2019
article – Taonga source: Stuff

Deaf children need better access to New Zealand Sign Language to close the education gap

Lack of access to interpreters means deaf children are missing out on education. There are about 3600 children in the deaf education system, of which about 96 per cent attend mainstream schools. There are just three NZSL educational interpreters working full time with students, meaning most children were missing out.
Stuff
2019
video – Taonga source: Attitude Pictures

Using sign language as a family

The Fergusons are an average family of five who have fun, sometimes fight but mostly get along. The main difference is that three of them are deaf, and NZSL is the first language for the whole family. How does this work in a busy household with two teens and a toddler? We spend a few days with the Fergusons and discover it works remarkably well. Especially for the eldest Zoe who is exploring advocating for New Zealand deaf youth.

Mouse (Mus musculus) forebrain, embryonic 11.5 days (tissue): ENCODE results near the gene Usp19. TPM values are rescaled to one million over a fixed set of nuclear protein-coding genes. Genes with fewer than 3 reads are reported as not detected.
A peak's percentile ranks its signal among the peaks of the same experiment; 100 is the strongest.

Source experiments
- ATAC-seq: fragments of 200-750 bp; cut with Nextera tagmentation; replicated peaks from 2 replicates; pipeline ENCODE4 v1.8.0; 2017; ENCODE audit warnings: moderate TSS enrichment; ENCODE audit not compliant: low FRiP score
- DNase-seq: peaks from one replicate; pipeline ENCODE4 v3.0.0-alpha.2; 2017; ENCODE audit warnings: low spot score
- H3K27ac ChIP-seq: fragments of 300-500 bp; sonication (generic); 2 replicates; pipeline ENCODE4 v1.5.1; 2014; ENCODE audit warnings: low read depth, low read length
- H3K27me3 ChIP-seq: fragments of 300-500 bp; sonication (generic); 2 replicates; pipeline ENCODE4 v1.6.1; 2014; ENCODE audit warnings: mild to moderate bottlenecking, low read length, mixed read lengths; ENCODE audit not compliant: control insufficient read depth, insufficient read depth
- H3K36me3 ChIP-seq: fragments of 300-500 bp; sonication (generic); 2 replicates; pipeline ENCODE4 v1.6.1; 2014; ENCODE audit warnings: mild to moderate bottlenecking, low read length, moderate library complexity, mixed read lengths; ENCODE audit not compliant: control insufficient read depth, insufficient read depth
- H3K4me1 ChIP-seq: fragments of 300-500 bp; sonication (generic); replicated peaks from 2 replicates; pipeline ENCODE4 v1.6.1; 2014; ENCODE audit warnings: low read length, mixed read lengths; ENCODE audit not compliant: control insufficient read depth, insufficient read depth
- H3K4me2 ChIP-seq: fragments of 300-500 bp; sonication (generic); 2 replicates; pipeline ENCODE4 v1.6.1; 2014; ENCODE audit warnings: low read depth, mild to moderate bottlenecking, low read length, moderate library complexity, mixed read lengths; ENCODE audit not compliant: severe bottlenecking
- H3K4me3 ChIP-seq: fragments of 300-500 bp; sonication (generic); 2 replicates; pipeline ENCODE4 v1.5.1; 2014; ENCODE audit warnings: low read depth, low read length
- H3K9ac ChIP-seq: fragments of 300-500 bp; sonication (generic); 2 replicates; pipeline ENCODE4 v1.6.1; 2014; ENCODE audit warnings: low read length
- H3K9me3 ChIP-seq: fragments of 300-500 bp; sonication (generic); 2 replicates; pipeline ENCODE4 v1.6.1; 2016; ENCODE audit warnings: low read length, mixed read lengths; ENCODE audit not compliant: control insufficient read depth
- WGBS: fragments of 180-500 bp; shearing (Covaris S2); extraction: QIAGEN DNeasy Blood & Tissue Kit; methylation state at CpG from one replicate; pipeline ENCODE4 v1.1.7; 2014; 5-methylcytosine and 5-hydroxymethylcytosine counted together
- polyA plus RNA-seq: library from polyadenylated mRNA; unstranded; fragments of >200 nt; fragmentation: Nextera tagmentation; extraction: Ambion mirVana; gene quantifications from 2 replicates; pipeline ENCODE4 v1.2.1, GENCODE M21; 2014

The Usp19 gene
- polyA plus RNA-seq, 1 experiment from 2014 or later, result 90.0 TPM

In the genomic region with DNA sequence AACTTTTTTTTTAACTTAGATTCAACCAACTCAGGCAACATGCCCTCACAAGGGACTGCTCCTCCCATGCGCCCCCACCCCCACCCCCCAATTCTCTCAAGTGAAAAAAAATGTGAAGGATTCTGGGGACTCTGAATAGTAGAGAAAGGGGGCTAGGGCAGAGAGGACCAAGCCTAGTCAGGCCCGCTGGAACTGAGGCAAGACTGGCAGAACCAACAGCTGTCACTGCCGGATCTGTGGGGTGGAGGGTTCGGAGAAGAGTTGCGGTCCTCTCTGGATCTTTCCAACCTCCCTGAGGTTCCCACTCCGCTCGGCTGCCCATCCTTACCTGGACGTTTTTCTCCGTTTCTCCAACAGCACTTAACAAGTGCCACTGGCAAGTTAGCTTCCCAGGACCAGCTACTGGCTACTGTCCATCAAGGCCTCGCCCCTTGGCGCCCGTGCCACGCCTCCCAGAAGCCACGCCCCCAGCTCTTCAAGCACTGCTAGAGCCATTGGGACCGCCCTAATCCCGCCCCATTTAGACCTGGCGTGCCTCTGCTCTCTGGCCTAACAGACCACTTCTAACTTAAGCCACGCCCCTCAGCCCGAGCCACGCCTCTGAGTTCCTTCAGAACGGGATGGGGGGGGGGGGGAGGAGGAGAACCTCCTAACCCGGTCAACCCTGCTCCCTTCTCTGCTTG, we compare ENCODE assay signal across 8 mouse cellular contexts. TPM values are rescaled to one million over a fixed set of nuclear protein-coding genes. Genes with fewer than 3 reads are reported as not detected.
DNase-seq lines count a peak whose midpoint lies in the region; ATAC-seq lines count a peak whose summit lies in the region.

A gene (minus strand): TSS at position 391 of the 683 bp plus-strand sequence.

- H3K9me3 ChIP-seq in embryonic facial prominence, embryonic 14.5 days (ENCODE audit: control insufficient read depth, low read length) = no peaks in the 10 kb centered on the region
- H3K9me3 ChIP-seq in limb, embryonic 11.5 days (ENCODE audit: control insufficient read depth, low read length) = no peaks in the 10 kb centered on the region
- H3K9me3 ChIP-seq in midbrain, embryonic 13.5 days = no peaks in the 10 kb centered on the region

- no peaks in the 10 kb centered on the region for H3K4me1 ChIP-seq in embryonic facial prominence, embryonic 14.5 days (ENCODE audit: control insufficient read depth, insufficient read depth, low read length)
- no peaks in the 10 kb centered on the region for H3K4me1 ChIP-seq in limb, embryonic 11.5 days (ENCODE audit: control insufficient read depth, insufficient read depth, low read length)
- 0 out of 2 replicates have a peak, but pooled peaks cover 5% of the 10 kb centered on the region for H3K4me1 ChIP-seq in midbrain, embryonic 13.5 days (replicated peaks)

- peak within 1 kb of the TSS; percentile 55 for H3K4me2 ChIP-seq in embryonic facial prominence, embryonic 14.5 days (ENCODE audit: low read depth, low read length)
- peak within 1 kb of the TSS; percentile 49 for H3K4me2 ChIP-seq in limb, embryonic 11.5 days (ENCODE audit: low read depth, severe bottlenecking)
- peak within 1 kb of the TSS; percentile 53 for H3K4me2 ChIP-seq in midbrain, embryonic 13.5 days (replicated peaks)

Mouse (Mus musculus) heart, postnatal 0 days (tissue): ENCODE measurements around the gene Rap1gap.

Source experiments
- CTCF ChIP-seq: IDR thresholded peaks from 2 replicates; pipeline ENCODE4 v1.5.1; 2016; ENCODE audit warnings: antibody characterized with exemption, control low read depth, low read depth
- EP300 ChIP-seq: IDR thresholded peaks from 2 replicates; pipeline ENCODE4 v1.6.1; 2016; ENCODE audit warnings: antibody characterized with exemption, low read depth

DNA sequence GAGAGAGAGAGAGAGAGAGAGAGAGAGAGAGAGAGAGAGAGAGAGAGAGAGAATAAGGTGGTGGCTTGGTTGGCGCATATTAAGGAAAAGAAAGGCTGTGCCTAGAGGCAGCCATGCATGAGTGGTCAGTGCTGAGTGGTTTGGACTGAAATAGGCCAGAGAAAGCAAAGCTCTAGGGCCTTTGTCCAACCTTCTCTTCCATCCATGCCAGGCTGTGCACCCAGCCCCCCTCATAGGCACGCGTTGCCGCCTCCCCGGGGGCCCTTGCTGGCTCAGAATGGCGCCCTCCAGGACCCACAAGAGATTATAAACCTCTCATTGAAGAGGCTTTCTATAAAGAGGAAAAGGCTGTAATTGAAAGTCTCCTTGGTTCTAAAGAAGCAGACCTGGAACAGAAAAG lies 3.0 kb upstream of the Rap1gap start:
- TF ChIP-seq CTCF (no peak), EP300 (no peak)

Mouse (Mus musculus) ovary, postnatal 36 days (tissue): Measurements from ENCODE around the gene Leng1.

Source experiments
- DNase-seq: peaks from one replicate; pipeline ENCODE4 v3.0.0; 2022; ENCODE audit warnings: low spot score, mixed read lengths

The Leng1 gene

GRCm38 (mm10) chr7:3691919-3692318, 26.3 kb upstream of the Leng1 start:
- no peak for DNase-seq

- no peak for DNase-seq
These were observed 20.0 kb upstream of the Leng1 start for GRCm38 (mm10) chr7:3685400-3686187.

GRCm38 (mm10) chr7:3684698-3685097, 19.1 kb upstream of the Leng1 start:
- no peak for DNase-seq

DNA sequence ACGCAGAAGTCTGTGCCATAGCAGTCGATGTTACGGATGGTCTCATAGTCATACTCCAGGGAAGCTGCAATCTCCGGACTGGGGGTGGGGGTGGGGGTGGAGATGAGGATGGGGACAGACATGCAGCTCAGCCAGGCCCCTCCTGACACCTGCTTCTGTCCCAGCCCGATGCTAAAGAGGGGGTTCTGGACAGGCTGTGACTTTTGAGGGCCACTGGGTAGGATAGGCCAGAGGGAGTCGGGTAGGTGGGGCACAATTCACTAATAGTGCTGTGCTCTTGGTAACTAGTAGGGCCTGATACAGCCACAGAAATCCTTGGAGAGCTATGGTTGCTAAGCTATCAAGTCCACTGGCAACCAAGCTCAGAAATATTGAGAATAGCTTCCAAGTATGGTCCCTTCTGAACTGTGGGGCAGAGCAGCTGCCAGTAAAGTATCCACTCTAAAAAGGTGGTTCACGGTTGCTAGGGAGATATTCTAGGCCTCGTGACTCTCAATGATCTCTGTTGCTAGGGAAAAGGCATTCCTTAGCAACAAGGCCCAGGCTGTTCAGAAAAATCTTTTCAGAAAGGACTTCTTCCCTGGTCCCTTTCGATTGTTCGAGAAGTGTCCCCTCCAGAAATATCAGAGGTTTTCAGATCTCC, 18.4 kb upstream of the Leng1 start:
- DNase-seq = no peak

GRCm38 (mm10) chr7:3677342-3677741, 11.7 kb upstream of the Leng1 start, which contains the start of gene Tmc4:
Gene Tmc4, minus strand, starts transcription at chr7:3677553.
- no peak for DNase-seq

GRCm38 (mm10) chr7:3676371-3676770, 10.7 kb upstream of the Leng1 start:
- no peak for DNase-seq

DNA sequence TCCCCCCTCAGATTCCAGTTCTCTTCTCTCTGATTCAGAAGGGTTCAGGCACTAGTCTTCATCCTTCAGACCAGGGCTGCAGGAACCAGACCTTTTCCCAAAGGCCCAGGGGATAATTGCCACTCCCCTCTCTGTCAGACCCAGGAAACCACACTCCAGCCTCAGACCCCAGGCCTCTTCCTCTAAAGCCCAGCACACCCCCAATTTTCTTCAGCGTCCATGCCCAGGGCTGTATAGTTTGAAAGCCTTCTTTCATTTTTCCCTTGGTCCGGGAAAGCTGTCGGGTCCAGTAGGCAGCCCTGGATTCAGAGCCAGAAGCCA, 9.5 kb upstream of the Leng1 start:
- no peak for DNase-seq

Attitude Pictures
2014
video – Taonga source: Ministry of Education

National Deaf Youth Hui 2014

In August 2014, the Ministry of Education brought Deaf students together from across New Zealand for a weekend of ideas, learning and friendship. The Ministry called the hui to better understand what school is really like for Deaf students and to gather their ideas on how things could be improved. This video captures the workshops, fun activities and growing friendships that happened over the weekend.
Ministry of Education
2019
video – Taonga source: Attitude Pictures

Travelling with sign language

Last week we met the Fergusons, a family of five who communicate using NZSL. Here, we join the Fergusons on their trip of a lifetime attending the World Federation of the Deaf Congress — in Paris.
Attitude Pictures
2014
publication – Taonga source: Wellington Deaf Society

Absolutely Positively Windy Deaf: May 2014

Wellington Deaf Society
2014
article – Taonga source: The Wellingtonian

A modern tale of two deaf children

Deaf pupil Rahui Lee, 11, leads the year 7 and 8 class in a sign language game of mastermind, in which pupils have to guess a mystery four-digit number by signing.